Digital tools keep comedic cartoons current

“Topical animation” on TV sounds like an oxymoron, since animation typically takes so long that up-to-the-minute references are impossible.

Not anymore. Thanks to improved digital tools, animated comedies can be almost as nimble as “Saturday Night Live” — with some of the pressures that come with that, as well.

“The Simpsons” has incorporated contempo references in Bart’s chalkboard-writing during the credits ever since its 11th season (way back in 1999), and with today’s digital tools, writers can slip something into the show within hours. “We usually deliver on Thursdays, so if something happens on Wednesday, we could most likely get it done,” associate producer Alex Duke says.

But that’s a few seconds in the show’s opening. The ultimate high-wire act may well belong to “South Park,” which has been working — and thriving — on a schedule as compressed as any weekly live-action laffer.

“I don’t know of any animation production that works like this,” says Lauren Corrao, president of original programming and development for Comedy Central. ” ‘South Park’ is seven days from idea to delivery. They have changed things as late as a Friday for a show that airs the following Wednesday.”

Corrao says “South Park” keeps a library of all its locations and characters, precisely to be topical. “I do think that’s what allows them to be so brilliant,” Corrao says. Though the time difference from the show’s Los Angeles production offices to the network’s Gotham HQ means standards and practices are sometimes working in the middle of the night.

Tight as the schedule is, says Corrao, “it’s not really a white-knuckle experience. There have been some hairy moments, but the show has always gotten on air. They have never missed a deadline.”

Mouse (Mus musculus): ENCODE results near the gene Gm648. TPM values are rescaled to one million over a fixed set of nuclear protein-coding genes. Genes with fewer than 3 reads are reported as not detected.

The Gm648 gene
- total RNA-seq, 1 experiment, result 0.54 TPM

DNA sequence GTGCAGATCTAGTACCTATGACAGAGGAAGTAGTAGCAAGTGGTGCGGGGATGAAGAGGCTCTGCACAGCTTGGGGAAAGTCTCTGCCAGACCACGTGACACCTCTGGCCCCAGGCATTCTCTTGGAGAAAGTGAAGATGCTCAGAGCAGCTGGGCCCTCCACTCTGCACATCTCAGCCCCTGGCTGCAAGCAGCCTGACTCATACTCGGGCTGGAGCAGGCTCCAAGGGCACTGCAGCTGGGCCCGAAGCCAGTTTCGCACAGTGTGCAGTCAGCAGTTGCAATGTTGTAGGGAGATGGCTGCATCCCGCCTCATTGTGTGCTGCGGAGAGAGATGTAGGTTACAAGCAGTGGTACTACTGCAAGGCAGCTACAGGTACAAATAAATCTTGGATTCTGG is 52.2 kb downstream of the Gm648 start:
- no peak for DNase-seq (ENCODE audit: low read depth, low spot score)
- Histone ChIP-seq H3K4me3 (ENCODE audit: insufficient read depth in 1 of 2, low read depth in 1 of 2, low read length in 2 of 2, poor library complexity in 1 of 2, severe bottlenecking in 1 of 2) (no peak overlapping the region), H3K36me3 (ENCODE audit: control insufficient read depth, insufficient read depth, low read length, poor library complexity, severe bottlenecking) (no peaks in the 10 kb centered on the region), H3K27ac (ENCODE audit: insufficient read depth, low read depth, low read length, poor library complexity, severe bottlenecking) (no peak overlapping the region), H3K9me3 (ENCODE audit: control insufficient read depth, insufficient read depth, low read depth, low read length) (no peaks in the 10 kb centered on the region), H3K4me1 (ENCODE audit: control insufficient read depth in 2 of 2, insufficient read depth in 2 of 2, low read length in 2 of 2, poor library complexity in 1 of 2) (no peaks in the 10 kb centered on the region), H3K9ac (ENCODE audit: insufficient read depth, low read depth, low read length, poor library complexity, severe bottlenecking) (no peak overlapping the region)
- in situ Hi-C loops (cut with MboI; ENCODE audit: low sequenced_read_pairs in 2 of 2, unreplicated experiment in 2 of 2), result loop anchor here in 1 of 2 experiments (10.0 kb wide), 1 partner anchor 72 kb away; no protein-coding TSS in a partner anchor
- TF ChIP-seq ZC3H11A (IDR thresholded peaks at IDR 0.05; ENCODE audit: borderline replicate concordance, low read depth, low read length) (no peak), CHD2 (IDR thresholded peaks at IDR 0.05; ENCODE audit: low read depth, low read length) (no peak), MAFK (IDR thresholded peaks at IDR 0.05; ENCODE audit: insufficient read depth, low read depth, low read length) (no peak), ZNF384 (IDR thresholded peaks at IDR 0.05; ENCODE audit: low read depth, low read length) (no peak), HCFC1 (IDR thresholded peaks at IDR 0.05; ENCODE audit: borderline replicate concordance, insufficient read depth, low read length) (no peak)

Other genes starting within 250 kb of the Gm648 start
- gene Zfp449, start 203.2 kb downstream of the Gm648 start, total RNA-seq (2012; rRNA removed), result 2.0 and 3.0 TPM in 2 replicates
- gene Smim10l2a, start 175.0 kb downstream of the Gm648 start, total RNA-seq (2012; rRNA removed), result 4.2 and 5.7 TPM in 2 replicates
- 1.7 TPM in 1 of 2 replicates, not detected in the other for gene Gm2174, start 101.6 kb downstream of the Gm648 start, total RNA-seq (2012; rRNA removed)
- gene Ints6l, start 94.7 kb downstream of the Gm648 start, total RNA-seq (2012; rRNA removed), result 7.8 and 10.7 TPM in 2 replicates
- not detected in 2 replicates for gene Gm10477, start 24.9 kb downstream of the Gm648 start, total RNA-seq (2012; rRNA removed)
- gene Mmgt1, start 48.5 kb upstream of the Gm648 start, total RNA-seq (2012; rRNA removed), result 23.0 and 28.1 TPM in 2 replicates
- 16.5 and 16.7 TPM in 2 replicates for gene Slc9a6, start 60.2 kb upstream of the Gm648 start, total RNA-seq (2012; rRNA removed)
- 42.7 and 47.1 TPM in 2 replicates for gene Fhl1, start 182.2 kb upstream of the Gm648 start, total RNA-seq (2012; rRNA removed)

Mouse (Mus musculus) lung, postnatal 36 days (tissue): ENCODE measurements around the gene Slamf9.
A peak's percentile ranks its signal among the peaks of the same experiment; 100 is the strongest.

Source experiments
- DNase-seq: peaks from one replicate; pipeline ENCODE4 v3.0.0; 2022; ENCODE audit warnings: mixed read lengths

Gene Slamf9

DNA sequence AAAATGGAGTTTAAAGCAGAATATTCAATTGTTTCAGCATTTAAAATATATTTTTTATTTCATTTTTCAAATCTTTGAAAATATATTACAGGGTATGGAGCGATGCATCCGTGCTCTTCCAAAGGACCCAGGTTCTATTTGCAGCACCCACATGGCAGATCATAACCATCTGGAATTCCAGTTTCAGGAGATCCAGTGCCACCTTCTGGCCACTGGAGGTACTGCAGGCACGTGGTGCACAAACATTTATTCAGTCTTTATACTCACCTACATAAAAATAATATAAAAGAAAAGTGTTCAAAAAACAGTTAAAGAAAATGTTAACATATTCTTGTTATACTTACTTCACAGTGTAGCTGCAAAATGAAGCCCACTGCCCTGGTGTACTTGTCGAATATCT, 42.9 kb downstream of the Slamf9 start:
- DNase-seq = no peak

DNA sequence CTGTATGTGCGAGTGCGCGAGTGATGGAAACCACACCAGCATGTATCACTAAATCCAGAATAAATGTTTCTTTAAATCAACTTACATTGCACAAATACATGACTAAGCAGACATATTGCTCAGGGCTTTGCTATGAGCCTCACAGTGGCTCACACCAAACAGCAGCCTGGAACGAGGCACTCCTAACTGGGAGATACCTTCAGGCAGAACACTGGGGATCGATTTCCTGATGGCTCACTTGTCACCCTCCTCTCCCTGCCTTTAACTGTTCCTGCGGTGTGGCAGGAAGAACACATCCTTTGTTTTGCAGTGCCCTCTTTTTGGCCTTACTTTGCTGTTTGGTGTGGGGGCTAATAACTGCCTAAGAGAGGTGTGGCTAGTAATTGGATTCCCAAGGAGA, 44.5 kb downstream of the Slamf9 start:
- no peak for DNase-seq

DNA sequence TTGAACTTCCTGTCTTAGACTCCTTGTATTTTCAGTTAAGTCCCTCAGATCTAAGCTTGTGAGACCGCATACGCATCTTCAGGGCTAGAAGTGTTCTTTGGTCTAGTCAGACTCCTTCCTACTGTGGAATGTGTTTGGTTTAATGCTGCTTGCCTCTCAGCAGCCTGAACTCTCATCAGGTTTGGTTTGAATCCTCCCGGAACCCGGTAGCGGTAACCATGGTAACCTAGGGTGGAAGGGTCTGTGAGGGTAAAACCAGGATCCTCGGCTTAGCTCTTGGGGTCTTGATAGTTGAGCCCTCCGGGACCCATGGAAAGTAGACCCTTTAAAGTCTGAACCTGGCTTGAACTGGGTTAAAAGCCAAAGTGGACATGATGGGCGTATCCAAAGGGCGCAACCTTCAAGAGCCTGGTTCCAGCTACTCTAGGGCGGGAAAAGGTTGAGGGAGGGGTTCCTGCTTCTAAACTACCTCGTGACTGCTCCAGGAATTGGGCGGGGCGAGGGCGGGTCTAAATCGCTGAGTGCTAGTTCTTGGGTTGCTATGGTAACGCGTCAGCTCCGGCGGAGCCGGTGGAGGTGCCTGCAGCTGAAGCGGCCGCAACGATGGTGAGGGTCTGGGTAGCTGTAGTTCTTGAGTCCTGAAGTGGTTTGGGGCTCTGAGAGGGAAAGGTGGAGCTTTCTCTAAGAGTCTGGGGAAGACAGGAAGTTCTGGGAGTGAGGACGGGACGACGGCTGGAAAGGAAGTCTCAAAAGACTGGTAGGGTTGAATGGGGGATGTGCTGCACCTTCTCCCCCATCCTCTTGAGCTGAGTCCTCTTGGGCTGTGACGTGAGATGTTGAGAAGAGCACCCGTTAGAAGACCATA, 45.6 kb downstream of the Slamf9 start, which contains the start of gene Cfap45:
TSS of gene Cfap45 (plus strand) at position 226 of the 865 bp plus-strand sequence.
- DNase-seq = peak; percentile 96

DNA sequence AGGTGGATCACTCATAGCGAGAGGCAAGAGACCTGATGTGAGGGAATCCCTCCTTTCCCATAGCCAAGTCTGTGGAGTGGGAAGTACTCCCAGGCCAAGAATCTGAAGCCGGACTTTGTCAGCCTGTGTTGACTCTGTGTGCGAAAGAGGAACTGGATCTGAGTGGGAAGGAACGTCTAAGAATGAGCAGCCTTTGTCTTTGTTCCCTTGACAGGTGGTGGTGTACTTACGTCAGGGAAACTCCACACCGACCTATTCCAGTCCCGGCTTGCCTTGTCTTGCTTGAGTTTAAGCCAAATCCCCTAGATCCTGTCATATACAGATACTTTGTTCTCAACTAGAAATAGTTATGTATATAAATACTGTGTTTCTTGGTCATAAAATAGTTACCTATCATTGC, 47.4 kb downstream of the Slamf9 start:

Now that “South Park” has proven it can be done, others are trying to bring topical humor to animated TV. Van Nuys-based Animax, founded by SCTV alum Dave Thomas, is getting ready to deliver its new animation/sketch-comedy series “Popzilla,” tentatively slated for a Thursday slot on MTV starting in August.

Animax is using Flash animation to present about 35 celebrity-skewering sketches per show. Think: the Onion meets TMZ, but with animated characters.

“We have to be able to get something from the news and flip it in a week, so we use photo backgrounds and jpeg faces,” says “Popzilla” executive producer and co-creator R.J. Fried.

Flash-animated toons that lampoon topics ripped from the headlines are common on the web, but not so on TV. Thomas observes, “This show uses Flash the way it should be used, as opposed to using Flash to try and do cel animation. This is a digital tool that allows animators to build libraries of movement and reuse them, and this show utilizes that well.”

Brent Haynes, MTV senior VP of series development says that when Thomas pitched the show to him, he gave them three weeks to deliver a 6-minute test tape.

“That was the time when Christian Bale had exploded on set, and Animax had a Christian Bale piece,” Haynes says. “We said, ‘OK, they can do it.’ ”

Animax is devoting two-dozen of its 85 employees to “Popzilla,” with everything done inhouse. Animation director Rob Fendler explains, “We had to economize the design and the animation in order to get everything to work. Our characters don’t have fancy run cycles, they have ‘piston legs.’ We’re using designs that we can easily change at the last minute.”

The show is to deliver three days before airdate. Most of each episode is done well in advance with holes left open for late additions. Haynes concedes the deadline is probably going to be 2½ weeks before airdate, but says, “if something massive happened, we’d try and figure out how to do it.”

“The hardest part,” he adds, “is always getting something past our legal people.”

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